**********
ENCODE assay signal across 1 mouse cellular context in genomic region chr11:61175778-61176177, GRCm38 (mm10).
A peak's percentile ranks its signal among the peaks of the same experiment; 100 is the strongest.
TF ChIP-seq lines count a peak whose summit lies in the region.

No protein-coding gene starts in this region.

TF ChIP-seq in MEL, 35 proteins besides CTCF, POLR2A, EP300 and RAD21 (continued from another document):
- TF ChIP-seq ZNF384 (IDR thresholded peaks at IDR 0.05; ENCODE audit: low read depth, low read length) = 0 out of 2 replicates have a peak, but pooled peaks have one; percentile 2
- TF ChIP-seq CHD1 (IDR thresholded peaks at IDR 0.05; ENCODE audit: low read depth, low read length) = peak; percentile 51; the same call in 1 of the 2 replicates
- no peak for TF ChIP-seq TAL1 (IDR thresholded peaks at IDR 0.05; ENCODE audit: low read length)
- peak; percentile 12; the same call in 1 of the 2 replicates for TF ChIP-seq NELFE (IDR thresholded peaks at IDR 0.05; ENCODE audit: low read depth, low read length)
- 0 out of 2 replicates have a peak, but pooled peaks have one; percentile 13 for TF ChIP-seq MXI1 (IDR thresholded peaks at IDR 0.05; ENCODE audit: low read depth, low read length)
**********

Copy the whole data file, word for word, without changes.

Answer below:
ENCODE assay signal across 1 mouse cellular context in genomic region chr11:61175778-61176177, GRCm38 (mm10).
A peak's percentile ranks its signal among the peaks of the same experiment; 100 is the strongest.
TF ChIP-seq lines count a peak whose summit lies in the region.

No protein-coding gene starts in this region.

TF ChIP-seq in MEL, 35 proteins besides CTCF, POLR2A, EP300 and RAD21 (continued from another document):
- TF ChIP-seq ZNF384 (IDR thresholded peaks at IDR 0.05; ENCODE audit: low read depth, low read length) = 0 out of 2 replicates have a peak, but pooled peaks have one; percentile 2
- TF ChIP-seq CHD1 (IDR thresholded peaks at IDR 0.05; ENCODE audit: low read depth, low read length) = peak; percentile 51; the same call in 1 of the 2 replicates
- no peak for TF ChIP-seq TAL1 (IDR thresholded peaks at IDR 0.05; ENCODE audit: low read length)
- peak; percentile 12; the same call in 1 of the 2 replicates for TF ChIP-seq NELFE (IDR thresholded peaks at IDR 0.05; ENCODE audit: low read depth, low read length)
- 0 out of 2 replicates have a peak, but pooled peaks have one; percentile 13 for TF ChIP-seq MXI1 (IDR thresholded peaks at IDR 0.05; ENCODE audit: low read depth, low read length)